World Projects

World Projects: Global Information before World War I

MARKUS KRAJEWSKI
Translated by Charles Marcrum
Copyright Date: 2014
Pages: 328
https://www.jstor.org/stable/10.5749/j.ctt130jts2
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  • Book Info
    World Projects
    Book Description:

    Markus Krajewski is emerging as a leading scholar in the field of media archaeology, which seeks to trace cultural history through the media networks that enable and structure it. InWorld Projectshe opens a new portal into the history of globalization by examining several large-scale projects that, at the beginning of the twentieth century, shared a grand yet unachievable goal: bringing order to the world.

    Drawing from a broad array of archival materials, Krajewski reveals how expanding commercial relations, growing international scientific agreements, and an imperial monopolization of the political realm spawned ambitious global projects.World Projectscontends that the late nineteenth-century networks of cables, routes, and shipping lines-of junctions, crossovers, and transfers-merged into a "multimedia system" that was a prerequisite for conceiving a world project. As examples, he presents the work of three big-thinking "plansmiths," each of whose work mediates between two discursive fields: the chemist and natural philosopher Wilhelm Ostwald, who spent years promoting a "world auxiliary language" and a world currency; the self-taught "engineer" and self-anointed authority on science and technology Franz Maria Feldhaus, who labored to produce an all-encompassing "world history of technology"; and Walther Rathenau, who put economics to the service of politics and quickly transformed the German economy.

    With a keen eye for the outlandish as well as the outsized, Krajewski shows how media, technological structures, and naked human ambition paved the way for global-scale ventures that together created the first "world wide web."

    eISBN: 978-1-4529-4138-7
    Subjects: Art & Art History, Sociology, Political Science

Table of Contents

  1. Front Matter
    (pp. i-vi)
  2. Table of Contents
    (pp. vii-viii)
  3. PREFACE
    (pp. ix-xviii)
  4. ACKNOWLEDGMENTS
    (pp. xix-xx)
  5. 1 THE WORLD AROUND 1900
    (pp. 1-32)

    In contrast to the architect of 1800, the world projector had lost the close bond to politicians and thus the necessity to ensconce himself in the chambers of political power. With the abolition of the system of estates, it had been a long time since the path to investments or outside capital led past princely courts or even the king’s throne. The projector must now concentrate his acquisition above all on private capital. No money is to be made with the state, at least not in this way. At the same time, he feels himself compelled to broaden his field...

  6. 2 THE UNITY OF DIVERSITY: Wilhelm Ostwald’s World Formations
    (pp. 33-92)

    What do a currency, a language, and a filing cabinet have in common? Without a doubt, there are countless intersections or places at which these three media coincide in various historical constellations, whether it be on the counting tables in the offices of a high medieval port city, in the back rooms of the Bank of England, or, to name a more current example, in the data sets of a spreadsheet in the revenue office. However, all three objects are likewise subjects of a series of treatises which—provided with the programmatic prefix “world”—begin to spring from the quill...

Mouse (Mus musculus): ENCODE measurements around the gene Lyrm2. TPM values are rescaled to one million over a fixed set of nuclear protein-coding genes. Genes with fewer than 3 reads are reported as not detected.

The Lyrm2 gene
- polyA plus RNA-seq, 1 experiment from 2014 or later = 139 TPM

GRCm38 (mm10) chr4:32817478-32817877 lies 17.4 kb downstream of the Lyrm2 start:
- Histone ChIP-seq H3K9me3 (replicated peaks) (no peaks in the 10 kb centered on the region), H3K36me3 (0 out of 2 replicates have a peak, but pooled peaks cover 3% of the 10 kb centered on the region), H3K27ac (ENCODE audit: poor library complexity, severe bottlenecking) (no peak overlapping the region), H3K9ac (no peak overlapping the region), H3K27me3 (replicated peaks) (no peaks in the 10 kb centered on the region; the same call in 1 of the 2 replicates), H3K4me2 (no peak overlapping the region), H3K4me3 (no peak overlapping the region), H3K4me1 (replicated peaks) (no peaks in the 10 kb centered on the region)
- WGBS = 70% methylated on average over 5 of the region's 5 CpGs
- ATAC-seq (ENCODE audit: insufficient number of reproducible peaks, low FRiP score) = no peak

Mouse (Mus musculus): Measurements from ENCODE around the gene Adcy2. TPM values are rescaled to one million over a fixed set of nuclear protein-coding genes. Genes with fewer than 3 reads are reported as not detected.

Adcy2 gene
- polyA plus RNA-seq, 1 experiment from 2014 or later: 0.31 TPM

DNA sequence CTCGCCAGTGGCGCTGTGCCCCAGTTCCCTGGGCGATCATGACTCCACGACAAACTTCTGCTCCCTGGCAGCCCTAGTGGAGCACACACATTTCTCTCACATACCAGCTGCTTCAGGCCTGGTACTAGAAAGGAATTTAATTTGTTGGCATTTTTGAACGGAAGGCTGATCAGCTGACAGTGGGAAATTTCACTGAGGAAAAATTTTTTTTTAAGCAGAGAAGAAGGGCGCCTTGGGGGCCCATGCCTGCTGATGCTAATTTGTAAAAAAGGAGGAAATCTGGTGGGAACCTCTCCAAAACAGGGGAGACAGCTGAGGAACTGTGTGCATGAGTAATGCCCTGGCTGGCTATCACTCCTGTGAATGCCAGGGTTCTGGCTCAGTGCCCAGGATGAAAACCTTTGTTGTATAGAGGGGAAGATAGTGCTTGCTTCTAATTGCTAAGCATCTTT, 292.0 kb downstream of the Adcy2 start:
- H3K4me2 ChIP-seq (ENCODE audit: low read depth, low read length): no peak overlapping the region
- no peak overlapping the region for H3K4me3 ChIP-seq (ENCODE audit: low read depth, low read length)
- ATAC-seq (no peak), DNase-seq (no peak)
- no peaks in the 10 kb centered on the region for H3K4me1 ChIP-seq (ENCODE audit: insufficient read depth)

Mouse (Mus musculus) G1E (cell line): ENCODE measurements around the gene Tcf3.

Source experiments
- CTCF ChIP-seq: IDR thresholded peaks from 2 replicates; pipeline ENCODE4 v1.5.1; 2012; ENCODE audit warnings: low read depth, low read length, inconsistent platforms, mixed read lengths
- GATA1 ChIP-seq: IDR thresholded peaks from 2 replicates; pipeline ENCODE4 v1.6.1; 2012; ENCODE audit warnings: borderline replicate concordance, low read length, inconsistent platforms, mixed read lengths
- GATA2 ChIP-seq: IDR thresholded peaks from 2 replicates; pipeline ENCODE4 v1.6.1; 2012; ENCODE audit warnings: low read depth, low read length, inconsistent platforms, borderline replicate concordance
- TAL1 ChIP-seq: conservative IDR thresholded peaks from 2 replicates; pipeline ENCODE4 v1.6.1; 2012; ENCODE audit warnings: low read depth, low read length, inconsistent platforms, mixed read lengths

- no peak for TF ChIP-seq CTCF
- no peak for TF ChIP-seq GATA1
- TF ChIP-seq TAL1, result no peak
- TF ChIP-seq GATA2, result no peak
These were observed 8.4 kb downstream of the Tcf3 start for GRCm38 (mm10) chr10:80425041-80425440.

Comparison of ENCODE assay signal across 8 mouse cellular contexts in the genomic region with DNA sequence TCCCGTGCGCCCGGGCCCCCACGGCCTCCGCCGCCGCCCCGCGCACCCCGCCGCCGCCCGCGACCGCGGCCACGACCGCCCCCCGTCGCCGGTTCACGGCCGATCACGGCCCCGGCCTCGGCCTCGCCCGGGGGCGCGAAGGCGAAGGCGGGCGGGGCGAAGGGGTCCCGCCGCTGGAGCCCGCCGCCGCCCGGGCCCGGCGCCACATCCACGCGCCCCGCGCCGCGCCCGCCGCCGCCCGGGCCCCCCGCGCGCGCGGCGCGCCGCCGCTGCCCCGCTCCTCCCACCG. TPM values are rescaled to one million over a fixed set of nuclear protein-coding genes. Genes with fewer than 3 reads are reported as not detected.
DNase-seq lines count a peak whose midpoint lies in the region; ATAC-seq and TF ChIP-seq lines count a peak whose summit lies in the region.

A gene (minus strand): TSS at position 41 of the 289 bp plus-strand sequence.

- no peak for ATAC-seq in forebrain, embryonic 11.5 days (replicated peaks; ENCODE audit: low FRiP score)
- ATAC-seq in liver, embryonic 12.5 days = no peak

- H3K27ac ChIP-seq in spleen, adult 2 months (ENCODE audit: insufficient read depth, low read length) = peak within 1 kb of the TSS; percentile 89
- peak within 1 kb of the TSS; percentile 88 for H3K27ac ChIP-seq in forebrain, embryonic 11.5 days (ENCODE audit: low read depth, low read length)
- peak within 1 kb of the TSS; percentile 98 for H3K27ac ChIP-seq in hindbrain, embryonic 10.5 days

7. 3 WORLD HISTORY OF TECHNOLOGY: Dr. Franz Maria Feldhaus
    (pp. 93-136)

    What do a saw, a pencil, and a bathtub have in common? No, it has neither to do with a new section from the series of Wilhelm Ostwald’s global conceptions nor with the now long-overworked, presurrealist kind of encounter made famous by Lautréamont.¹ Though an umbrella, sewing machine, and dissecting table are all present where a pencil, a saw, and a bathtub, along with countless other objects, such as a cable railway, a chastity belt, a radio telegraph, a hot-water bottle, a soldering iron, or an ex-champion of gliding meet. The commonality of all these objects lies less in the...

  8. 4 SYSTEMS ECONOMY: Walther Rathenau, Man of the World
    (pp. 137-184)

    What do eighty-four directorships, a Faust mini-drama, and the treaty of Rapallo have in common? No, they are not neatly listed in the Feldhaus Collection, nor are they new Ostwaldian measures or ventures to promote the standardization of the world. Rather, the three merge in one man: Walther Rathenau. The foreign minister of the young Weimar Republic, the millionaire’s son and one-time president of the AEG, patron of art and literature, the culturally critical writer, even the engineer, has been the frequent as well as controversial subject of much writing, particularly following his murder in July 1922—until today. The...

  9. 5 AS FOR THE REST: In Search of the World’s Remains
    (pp. 185-222)

    The aim of the series of world projects is apparent. The plans’ labels carry it in their title. The prefix is the program: the maximum effects concern nothing less than the “world” itself. The reasons can be found in the belief in a specific notion of efficient practices as well as in the desire to advance standardization efforts of as yet unimaginable, namely, global, dimensions, whether they be of economic systems, trusts, “means of transit,” or building blocks of knowledge of index cards. The impetus for total standardization in the context of internationalism appears to be not least a countermovement...

  10. NOTES
    (pp. 223-246)
  11. BIBLIOGRAPHY
    (pp. 247-268)
  12. INDEX
    (pp. 269-272)
  13. Back Matter
    (pp. 273-275)